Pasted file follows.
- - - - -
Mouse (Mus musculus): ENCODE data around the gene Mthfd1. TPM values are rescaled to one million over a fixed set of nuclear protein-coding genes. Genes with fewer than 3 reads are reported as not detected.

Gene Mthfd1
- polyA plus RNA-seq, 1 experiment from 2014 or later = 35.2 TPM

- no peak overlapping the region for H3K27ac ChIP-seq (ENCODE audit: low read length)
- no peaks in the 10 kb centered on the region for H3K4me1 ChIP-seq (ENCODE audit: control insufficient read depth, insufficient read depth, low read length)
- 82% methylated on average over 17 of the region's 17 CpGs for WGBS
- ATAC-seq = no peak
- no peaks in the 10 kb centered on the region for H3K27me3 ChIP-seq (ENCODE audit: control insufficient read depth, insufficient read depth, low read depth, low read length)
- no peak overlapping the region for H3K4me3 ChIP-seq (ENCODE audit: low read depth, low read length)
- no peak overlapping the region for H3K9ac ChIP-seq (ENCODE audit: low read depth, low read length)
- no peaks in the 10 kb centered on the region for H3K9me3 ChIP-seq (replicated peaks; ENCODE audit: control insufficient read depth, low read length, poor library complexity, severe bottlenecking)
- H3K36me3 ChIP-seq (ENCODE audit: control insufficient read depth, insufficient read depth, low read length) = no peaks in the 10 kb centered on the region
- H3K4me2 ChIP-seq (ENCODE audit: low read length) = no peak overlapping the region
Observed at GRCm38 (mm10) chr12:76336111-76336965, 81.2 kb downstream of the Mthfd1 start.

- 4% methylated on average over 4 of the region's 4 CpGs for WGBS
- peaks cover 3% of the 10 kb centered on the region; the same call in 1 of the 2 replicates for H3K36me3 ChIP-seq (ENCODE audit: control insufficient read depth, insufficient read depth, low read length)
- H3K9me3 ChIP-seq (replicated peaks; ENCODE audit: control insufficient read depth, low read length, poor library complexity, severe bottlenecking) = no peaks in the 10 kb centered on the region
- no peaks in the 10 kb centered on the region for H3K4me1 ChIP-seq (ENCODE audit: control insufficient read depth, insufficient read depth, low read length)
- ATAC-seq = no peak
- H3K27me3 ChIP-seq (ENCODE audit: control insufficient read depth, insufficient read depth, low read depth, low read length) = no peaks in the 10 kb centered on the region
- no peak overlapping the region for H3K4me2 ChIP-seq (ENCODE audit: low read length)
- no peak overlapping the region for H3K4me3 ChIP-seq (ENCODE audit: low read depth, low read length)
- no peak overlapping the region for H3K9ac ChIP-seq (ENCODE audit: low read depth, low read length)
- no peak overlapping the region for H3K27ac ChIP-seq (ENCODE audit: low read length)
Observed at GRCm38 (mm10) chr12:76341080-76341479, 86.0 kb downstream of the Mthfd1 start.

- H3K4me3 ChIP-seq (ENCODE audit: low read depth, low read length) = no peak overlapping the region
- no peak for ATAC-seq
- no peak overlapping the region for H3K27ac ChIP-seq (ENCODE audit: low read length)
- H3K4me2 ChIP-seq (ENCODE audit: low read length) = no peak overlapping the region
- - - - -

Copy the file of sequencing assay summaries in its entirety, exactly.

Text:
Mouse (Mus musculus): ENCODE data around the gene Mthfd1. TPM values are rescaled to one million over a fixed set of nuclear protein-coding genes. Genes with fewer than 3 reads are reported as not detected.

Gene Mthfd1
- polyA plus RNA-seq, 1 experiment from 2014 or later = 35.2 TPM

- no peak overlapping the region for H3K27ac ChIP-seq (ENCODE audit: low read length)
- no peaks in the 10 kb centered on the region for H3K4me1 ChIP-seq (ENCODE audit: control insufficient read depth, insufficient read depth, low read length)
- 82% methylated on average over 17 of the region's 17 CpGs for WGBS
- ATAC-seq = no peak
- no peaks in the 10 kb centered on the region for H3K27me3 ChIP-seq (ENCODE audit: control insufficient read depth, insufficient read depth, low read depth, low read length)
- no peak overlapping the region for H3K4me3 ChIP-seq (ENCODE audit: low read depth, low read length)
- no peak overlapping the region for H3K9ac ChIP-seq (ENCODE audit: low read depth, low read length)
- no peaks in the 10 kb centered on the region for H3K9me3 ChIP-seq (replicated peaks; ENCODE audit: control insufficient read depth, low read length, poor library complexity, severe bottlenecking)
- H3K36me3 ChIP-seq (ENCODE audit: control insufficient read depth, insufficient read depth, low read length) = no peaks in the 10 kb centered on the region
- H3K4me2 ChIP-seq (ENCODE audit: low read length) = no peak overlapping the region
Observed at GRCm38 (mm10) chr12:76336111-76336965, 81.2 kb downstream of the Mthfd1 start.

- 4% methylated on average over 4 of the region's 4 CpGs for WGBS
- peaks cover 3% of the 10 kb centered on the region; the same call in 1 of the 2 replicates for H3K36me3 ChIP-seq (ENCODE audit: control insufficient read depth, insufficient read depth, low read length)
- H3K9me3 ChIP-seq (replicated peaks; ENCODE audit: control insufficient read depth, low read length, poor library complexity, severe bottlenecking) = no peaks in the 10 kb centered on the region
- no peaks in the 10 kb centered on the region for H3K4me1 ChIP-seq (ENCODE audit: control insufficient read depth, insufficient read depth, low read length)
- ATAC-seq = no peak
- H3K27me3 ChIP-seq (ENCODE audit: control insufficient read depth, insufficient read depth, low read depth, low read length) = no peaks in the 10 kb centered on the region
- no peak overlapping the region for H3K4me2 ChIP-seq (ENCODE audit: low read length)
- no peak overlapping the region for H3K4me3 ChIP-seq (ENCODE audit: low read depth, low read length)
- no peak overlapping the region for H3K9ac ChIP-seq (ENCODE audit: low read depth, low read length)
- no peak overlapping the region for H3K27ac ChIP-seq (ENCODE audit: low read length)
Observed at GRCm38 (mm10) chr12:76341080-76341479, 86.0 kb downstream of the Mthfd1 start.

- H3K4me3 ChIP-seq (ENCODE audit: low read depth, low read length) = no peak overlapping the region
- no peak for ATAC-seq
- no peak overlapping the region for H3K27ac ChIP-seq (ENCODE audit: low read length)
- H3K4me2 ChIP-seq (ENCODE audit: low read length) = no peak overlapping the region